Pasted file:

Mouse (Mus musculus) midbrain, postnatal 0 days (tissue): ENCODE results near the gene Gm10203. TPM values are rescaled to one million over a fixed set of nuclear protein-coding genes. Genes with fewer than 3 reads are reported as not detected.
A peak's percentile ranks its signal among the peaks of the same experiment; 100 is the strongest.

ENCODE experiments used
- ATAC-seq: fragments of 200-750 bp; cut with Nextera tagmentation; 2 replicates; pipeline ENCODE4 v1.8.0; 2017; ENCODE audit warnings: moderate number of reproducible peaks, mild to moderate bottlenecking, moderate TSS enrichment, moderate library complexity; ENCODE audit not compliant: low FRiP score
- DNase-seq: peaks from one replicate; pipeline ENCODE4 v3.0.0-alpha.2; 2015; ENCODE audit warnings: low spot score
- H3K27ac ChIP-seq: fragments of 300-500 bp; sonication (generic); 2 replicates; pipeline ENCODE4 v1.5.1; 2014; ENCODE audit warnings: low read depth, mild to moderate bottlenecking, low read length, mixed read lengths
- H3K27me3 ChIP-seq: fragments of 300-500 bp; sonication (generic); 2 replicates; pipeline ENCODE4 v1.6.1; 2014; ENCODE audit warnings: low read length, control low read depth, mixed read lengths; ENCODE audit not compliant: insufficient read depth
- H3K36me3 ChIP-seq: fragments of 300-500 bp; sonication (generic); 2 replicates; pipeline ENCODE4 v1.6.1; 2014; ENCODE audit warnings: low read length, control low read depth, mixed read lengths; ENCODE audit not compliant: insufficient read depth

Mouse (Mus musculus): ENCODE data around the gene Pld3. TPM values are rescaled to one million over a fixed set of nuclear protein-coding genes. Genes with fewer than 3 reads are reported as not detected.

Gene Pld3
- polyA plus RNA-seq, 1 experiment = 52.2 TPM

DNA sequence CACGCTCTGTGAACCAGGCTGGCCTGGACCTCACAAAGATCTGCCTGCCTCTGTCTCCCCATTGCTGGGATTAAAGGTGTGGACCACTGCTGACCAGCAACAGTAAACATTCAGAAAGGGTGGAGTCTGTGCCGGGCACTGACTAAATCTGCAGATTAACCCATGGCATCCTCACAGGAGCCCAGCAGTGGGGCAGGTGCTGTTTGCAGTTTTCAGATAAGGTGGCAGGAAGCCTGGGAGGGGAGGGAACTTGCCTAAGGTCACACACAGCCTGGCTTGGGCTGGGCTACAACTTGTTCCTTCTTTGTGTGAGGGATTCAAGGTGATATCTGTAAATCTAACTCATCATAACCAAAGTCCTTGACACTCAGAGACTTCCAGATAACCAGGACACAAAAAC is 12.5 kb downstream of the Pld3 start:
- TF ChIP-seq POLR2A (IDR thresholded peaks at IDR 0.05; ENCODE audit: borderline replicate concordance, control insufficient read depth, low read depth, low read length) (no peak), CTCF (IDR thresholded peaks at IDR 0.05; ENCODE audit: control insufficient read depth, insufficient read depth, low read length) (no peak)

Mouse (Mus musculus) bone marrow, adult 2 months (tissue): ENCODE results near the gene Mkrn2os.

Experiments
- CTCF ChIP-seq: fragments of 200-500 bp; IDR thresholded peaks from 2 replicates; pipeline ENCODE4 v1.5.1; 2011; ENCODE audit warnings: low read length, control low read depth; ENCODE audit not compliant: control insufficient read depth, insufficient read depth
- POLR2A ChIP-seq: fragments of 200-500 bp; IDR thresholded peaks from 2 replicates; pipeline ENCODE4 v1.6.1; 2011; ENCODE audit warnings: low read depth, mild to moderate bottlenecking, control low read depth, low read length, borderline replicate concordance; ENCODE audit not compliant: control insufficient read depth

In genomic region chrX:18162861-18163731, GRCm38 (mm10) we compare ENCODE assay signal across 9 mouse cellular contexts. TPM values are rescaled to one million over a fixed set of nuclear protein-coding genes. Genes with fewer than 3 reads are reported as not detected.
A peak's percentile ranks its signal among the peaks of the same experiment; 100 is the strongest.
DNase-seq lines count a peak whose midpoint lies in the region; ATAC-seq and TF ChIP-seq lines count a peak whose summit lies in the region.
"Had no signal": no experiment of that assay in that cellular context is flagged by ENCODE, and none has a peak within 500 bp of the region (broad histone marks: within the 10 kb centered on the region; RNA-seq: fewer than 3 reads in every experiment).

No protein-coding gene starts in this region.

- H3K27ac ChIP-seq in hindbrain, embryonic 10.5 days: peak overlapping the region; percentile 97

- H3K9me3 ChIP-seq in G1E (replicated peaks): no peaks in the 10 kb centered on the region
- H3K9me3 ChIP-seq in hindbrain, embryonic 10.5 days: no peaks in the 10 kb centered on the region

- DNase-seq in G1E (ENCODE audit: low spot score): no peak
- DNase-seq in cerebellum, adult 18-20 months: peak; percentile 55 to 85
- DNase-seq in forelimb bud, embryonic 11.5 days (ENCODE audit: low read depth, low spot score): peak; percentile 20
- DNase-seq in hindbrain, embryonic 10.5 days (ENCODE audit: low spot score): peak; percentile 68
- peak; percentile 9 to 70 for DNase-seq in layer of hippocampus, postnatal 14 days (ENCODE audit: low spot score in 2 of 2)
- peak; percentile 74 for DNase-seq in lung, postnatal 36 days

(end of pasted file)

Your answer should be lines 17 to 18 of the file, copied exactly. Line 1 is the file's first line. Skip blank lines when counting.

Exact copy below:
- POLR2A ChIP-seq: fragments of 200-500 bp; IDR thresholded peaks from 2 replicates; pipeline ENCODE4 v1.6.1; 2011; ENCODE audit warnings: low read depth, mild to moderate bottlenecking, control low read depth, low read length, borderline replicate concordance; ENCODE audit not compliant: control insufficient read depth

In genomic region chrX:18162861-18163731, GRCm38 (mm10) we compare ENCODE assay signal across 9 mouse cellular contexts. TPM values are rescaled to one million over a fixed set of nuclear protein-coding genes. Genes with fewer than 3 reads are reported as not detected.